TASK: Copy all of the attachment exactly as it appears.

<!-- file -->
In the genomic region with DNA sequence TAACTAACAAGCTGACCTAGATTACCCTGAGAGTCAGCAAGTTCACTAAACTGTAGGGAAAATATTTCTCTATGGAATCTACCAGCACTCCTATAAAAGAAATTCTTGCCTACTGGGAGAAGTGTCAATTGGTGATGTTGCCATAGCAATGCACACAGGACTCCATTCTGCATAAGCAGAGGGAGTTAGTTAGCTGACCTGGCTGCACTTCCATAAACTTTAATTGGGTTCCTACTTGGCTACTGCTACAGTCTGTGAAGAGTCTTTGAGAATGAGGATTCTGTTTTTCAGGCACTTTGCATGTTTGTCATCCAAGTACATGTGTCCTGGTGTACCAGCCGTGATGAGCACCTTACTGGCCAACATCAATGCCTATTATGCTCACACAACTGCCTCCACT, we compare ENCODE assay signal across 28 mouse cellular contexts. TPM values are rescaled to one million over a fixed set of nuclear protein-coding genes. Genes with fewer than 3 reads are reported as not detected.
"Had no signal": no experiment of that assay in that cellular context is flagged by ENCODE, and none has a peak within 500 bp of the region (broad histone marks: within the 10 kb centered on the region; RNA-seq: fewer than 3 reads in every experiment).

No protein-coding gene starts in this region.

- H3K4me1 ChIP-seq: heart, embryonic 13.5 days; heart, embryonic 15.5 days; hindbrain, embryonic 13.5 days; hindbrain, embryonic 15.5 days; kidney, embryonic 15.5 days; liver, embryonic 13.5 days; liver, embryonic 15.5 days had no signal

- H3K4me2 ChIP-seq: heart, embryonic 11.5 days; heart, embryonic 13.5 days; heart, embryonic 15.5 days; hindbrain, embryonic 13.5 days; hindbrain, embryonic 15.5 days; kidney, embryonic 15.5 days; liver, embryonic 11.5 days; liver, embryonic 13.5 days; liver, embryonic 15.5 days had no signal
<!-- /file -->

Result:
In the genomic region with DNA sequence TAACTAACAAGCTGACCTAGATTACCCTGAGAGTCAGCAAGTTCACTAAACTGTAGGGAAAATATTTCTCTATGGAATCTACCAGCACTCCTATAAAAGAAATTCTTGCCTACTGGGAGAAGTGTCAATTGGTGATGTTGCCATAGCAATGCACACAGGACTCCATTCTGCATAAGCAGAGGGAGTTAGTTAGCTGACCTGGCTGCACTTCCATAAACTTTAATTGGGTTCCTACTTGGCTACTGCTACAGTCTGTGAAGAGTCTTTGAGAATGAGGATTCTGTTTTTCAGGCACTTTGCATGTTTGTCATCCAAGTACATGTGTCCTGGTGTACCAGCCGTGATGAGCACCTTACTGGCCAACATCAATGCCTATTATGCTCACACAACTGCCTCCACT, we compare ENCODE assay signal across 28 mouse cellular contexts. TPM values are rescaled to one million over a fixed set of nuclear protein-coding genes. Genes with fewer than 3 reads are reported as not detected.
"Had no signal": no experiment of that assay in that cellular context is flagged by ENCODE, and none has a peak within 500 bp of the region (broad histone marks: within the 10 kb centered on the region; RNA-seq: fewer than 3 reads in every experiment).

No protein-coding gene starts in this region.

- H3K4me1 ChIP-seq: heart, embryonic 13.5 days; heart, embryonic 15.5 days; hindbrain, embryonic 13.5 days; hindbrain, embryonic 15.5 days; kidney, embryonic 15.5 days; liver, embryonic 13.5 days; liver, embryonic 15.5 days had no signal

- H3K4me2 ChIP-seq: heart, embryonic 11.5 days; heart, embryonic 13.5 days; heart, embryonic 15.5 days; hindbrain, embryonic 13.5 days; hindbrain, embryonic 15.5 days; kidney, embryonic 15.5 days; liver, embryonic 11.5 days; liver, embryonic 13.5 days; liver, embryonic 15.5 days had no signal